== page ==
We tend to choose to be with people who think and look like us. We also tend to choose outcomes that benefit us now. These tendencies lead us to focus on activities that separate us and provide short-term outcomes.
When we reflect on what we really want, we say that we want healthy relationships, greater social harmony, learning and innovation, and greater overall wellbeing. We know that these desires mean that we benefit from being with people who think and look different from us–they bring something to the game that we don’t. We know that we also benefit from working on things together that provide the largest benefit to us over time. A good education or a good highway take time to build and require many people. We know this. So why don’t we always do it?
Research on cognitive biases finds that people tend to think in ways that vary from what they rationally would do. Social identity research shows that people tend towards groups where they identify as a member (the in-group, such as family and close friends) and not towards groups where they do not identify as a member (the out-group). Hyperbolic discounting research shows that people tend to disproportionately prefer immediate rewards to future rewards. These theories argue that, in human evolution, in-group and right-now preferences probably were very important when we were hunter gatherers. As societies began to gather in large cities that are globally connected, dealing with large-scale, highly complex issues such as nuclear warfare, poverty, water, climate change, terrorism, and health, these previously healthy, innate preferences might be getting in the way of what people actually prefer.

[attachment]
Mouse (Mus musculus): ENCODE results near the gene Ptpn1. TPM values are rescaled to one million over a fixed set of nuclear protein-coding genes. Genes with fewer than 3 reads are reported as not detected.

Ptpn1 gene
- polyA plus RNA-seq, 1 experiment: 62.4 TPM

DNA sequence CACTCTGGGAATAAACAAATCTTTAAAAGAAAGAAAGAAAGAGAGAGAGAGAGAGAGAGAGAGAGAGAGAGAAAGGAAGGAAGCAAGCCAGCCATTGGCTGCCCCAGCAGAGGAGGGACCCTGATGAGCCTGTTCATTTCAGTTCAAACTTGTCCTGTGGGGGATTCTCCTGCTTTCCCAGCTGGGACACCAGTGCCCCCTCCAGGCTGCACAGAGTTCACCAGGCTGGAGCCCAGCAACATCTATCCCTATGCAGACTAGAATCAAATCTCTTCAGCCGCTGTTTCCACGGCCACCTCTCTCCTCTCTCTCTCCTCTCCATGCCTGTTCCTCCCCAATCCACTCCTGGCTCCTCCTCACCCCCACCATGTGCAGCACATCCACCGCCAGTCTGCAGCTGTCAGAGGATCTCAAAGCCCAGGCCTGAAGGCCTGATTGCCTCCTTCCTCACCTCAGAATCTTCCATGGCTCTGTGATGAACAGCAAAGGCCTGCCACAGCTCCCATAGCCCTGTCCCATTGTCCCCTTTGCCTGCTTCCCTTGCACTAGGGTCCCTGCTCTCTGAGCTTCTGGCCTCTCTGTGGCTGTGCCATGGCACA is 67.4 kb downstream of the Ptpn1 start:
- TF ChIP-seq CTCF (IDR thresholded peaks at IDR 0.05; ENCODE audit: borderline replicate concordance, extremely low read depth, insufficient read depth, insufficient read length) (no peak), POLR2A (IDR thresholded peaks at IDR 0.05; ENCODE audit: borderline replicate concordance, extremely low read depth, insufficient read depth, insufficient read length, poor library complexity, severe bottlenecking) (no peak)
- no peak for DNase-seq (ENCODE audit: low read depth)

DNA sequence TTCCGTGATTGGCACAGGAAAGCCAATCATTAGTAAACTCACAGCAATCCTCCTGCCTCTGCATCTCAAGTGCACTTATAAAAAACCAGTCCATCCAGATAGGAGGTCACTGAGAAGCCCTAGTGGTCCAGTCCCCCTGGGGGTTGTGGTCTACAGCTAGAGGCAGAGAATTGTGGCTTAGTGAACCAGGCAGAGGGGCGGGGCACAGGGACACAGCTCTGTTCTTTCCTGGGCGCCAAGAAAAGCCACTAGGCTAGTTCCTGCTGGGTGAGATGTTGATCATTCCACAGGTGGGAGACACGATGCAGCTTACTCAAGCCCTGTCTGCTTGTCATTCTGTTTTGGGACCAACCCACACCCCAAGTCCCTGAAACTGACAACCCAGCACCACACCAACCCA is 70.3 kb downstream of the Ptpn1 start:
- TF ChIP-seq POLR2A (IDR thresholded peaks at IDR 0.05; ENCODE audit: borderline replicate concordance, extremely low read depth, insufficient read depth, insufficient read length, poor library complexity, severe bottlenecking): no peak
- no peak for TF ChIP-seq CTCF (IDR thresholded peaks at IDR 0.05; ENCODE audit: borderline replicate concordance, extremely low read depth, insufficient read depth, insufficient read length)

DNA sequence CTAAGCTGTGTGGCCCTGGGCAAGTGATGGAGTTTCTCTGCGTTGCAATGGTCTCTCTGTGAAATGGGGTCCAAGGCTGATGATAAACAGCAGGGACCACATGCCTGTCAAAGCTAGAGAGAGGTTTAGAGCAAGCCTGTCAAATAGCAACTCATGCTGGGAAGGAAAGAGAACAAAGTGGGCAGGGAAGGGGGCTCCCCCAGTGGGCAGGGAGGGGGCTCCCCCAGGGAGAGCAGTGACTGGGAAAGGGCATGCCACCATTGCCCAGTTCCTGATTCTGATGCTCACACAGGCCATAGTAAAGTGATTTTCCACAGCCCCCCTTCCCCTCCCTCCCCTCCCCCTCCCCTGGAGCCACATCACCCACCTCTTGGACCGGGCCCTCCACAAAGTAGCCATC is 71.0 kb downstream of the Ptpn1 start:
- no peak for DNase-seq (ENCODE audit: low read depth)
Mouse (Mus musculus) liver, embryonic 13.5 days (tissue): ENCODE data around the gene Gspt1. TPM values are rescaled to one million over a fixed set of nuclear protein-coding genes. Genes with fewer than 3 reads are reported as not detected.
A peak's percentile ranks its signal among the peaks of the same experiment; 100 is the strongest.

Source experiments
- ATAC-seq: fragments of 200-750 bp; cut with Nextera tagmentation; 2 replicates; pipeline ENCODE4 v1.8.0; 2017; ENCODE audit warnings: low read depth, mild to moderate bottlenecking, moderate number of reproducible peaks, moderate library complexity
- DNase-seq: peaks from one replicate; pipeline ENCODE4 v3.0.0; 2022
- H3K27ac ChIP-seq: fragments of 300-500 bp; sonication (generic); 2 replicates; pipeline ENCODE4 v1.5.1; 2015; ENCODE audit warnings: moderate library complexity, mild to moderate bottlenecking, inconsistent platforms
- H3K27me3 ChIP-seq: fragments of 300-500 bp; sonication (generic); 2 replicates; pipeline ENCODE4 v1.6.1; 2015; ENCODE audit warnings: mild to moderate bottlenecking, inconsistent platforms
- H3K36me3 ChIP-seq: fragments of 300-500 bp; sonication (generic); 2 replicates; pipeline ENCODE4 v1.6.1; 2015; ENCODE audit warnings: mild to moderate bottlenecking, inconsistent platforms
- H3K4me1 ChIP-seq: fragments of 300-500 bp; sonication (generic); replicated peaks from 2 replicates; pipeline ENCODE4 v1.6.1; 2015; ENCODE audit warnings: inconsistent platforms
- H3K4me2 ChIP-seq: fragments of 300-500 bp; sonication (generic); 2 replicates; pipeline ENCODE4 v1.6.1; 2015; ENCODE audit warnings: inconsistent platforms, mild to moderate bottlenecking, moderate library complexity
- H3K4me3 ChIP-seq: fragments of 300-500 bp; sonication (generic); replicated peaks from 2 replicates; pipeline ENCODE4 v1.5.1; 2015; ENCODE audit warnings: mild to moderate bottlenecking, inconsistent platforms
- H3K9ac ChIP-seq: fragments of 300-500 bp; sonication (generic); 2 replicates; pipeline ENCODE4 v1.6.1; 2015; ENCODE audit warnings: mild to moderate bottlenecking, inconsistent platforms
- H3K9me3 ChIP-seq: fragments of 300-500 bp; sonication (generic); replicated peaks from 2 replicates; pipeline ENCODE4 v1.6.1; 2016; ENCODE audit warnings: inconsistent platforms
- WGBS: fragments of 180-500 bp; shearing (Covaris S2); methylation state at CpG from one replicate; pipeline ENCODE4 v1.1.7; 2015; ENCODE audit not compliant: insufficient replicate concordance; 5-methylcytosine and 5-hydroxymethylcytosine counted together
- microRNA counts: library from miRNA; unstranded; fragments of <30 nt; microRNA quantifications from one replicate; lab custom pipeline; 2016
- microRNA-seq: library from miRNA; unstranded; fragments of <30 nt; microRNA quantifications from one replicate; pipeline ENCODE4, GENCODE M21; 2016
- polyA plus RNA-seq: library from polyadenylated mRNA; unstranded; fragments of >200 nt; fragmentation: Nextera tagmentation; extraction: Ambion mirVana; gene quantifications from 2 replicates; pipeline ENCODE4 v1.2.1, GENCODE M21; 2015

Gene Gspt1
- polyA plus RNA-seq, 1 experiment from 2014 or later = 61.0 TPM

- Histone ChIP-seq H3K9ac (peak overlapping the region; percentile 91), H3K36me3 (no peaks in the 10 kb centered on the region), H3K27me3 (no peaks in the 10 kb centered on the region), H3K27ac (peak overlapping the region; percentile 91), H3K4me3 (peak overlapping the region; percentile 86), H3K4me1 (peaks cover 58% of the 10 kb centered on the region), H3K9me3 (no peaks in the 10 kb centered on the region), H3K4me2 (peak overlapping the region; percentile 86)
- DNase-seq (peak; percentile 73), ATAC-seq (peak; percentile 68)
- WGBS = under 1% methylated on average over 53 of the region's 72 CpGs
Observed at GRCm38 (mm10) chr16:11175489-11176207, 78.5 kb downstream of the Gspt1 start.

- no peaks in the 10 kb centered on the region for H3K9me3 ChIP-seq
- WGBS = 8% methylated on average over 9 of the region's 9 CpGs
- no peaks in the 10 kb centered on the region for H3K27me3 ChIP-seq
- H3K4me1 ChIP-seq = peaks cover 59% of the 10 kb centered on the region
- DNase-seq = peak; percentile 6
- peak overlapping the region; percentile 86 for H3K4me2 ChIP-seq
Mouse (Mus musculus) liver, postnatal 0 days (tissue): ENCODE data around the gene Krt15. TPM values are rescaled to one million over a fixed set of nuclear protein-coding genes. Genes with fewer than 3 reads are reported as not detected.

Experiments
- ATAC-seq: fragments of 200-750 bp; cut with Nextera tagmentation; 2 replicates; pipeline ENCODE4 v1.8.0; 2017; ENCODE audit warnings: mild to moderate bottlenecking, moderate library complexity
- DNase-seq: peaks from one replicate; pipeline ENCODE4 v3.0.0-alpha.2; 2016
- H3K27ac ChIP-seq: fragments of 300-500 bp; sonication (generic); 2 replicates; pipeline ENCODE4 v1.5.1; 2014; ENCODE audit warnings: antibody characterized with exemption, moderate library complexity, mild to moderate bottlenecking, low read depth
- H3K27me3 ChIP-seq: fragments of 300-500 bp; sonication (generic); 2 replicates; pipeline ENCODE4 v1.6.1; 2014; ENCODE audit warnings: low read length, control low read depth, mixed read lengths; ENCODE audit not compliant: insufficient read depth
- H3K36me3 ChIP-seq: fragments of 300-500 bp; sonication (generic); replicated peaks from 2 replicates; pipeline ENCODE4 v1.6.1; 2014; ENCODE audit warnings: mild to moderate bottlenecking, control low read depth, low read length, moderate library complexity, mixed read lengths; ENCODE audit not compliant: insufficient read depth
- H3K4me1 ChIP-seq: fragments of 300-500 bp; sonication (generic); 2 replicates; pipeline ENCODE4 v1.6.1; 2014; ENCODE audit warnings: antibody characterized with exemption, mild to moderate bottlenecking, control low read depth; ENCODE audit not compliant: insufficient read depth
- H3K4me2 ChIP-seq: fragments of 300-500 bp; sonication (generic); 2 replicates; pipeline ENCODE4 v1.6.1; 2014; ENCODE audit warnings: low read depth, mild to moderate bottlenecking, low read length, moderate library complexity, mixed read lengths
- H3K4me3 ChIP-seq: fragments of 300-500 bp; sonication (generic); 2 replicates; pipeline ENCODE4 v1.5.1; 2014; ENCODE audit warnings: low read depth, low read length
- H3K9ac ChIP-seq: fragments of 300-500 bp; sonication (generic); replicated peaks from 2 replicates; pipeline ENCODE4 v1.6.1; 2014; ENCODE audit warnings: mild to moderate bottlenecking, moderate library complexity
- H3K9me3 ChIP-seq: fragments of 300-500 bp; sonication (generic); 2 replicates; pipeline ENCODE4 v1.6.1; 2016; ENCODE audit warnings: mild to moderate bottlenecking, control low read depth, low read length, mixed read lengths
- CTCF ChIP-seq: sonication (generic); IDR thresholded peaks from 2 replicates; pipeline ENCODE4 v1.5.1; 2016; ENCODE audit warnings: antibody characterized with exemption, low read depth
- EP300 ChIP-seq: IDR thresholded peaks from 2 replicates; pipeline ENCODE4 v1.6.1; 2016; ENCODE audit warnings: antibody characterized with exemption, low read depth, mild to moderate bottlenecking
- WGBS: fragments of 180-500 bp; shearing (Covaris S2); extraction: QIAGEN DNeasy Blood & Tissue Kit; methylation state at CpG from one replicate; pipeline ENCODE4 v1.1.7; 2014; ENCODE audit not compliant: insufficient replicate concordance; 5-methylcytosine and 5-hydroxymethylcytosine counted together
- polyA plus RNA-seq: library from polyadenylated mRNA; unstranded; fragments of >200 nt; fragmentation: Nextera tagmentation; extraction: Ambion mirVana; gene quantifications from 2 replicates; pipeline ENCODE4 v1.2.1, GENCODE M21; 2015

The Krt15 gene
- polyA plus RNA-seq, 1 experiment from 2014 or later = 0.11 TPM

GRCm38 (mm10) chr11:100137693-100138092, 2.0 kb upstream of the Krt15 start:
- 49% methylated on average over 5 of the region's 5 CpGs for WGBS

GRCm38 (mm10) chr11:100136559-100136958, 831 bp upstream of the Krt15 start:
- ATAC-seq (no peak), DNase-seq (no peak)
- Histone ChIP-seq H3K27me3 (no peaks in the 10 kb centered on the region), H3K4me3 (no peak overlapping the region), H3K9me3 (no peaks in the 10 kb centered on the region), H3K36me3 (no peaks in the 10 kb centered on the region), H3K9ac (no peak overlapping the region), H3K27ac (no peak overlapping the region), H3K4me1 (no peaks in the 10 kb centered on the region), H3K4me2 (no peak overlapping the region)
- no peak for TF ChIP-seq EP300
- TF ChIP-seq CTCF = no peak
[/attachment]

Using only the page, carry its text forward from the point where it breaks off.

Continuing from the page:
Choosing the in-group and outcomes-now leads to separation, a form of human interaction that I suggest leads to lots of people working on what seem to be similar issues, on different elements in different places at different times. While these separate actions might have some positive local impacts, they cannot achieve sustained, large-scale impact on complex, multi-dimensional issues that require a multi-pronged, same-place-and-time approach. These more complex issues require identifying with people who are similar and different, each bringing their own unique contributions, and focusing on short and long-term outcomes, a uniting form of human interaction.
While our human cognitive biases tend to carry us toward separation, we prefer and need to be able to also unite, to collaborate on many of the more difficult challenges and opportunities facing us. We can choose to interact in a more united way. It is a choice, an agreement we can make, for ourselves, with each other, for our present and for our future, which is what we prefer.